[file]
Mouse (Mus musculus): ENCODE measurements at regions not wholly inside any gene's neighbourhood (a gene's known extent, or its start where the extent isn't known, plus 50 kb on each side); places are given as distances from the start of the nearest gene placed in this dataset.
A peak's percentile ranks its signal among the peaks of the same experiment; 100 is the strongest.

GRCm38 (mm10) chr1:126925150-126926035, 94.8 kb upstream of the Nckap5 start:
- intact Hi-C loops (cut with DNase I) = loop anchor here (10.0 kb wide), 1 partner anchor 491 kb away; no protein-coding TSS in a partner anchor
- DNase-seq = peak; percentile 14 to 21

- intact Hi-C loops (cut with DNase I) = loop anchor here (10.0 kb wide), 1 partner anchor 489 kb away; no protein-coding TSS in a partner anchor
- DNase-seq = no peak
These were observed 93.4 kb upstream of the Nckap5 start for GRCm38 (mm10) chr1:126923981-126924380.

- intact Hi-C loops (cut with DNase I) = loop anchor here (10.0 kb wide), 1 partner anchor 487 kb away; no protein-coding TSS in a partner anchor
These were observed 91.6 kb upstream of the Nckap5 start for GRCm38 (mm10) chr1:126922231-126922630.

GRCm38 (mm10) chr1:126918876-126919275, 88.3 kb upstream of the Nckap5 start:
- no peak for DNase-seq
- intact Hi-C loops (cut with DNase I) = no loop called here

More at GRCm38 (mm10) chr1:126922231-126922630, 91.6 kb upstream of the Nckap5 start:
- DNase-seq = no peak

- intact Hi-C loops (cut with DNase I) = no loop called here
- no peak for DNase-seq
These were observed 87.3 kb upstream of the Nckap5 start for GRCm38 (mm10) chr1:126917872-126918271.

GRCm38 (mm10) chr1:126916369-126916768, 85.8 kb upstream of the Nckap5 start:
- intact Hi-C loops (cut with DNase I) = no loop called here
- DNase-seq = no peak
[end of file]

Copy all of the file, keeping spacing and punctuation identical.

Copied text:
Mouse (Mus musculus): ENCODE measurements at regions not wholly inside any gene's neighbourhood (a gene's known extent, or its start where the extent isn't known, plus 50 kb on each side); places are given as distances from the start of the nearest gene placed in this dataset.
A peak's percentile ranks its signal among the peaks of the same experiment; 100 is the strongest.

GRCm38 (mm10) chr1:126925150-126926035, 94.8 kb upstream of the Nckap5 start:
- intact Hi-C loops (cut with DNase I) = loop anchor here (10.0 kb wide), 1 partner anchor 491 kb away; no protein-coding TSS in a partner anchor
- DNase-seq = peak; percentile 14 to 21

- intact Hi-C loops (cut with DNase I) = loop anchor here (10.0 kb wide), 1 partner anchor 489 kb away; no protein-coding TSS in a partner anchor
- DNase-seq = no peak
These were observed 93.4 kb upstream of the Nckap5 start for GRCm38 (mm10) chr1:126923981-126924380.

- intact Hi-C loops (cut with DNase I) = loop anchor here (10.0 kb wide), 1 partner anchor 487 kb away; no protein-coding TSS in a partner anchor
These were observed 91.6 kb upstream of the Nckap5 start for GRCm38 (mm10) chr1:126922231-126922630.

GRCm38 (mm10) chr1:126918876-126919275, 88.3 kb upstream of the Nckap5 start:
- no peak for DNase-seq
- intact Hi-C loops (cut with DNase I) = no loop called here

More at GRCm38 (mm10) chr1:126922231-126922630, 91.6 kb upstream of the Nckap5 start:
- DNase-seq = no peak

- intact Hi-C loops (cut with DNase I) = no loop called here
- no peak for DNase-seq
These were observed 87.3 kb upstream of the Nckap5 start for GRCm38 (mm10) chr1:126917872-126918271.

GRCm38 (mm10) chr1:126916369-126916768, 85.8 kb upstream of the Nckap5 start:
- intact Hi-C loops (cut with DNase I) = no loop called here
- DNase-seq = no peak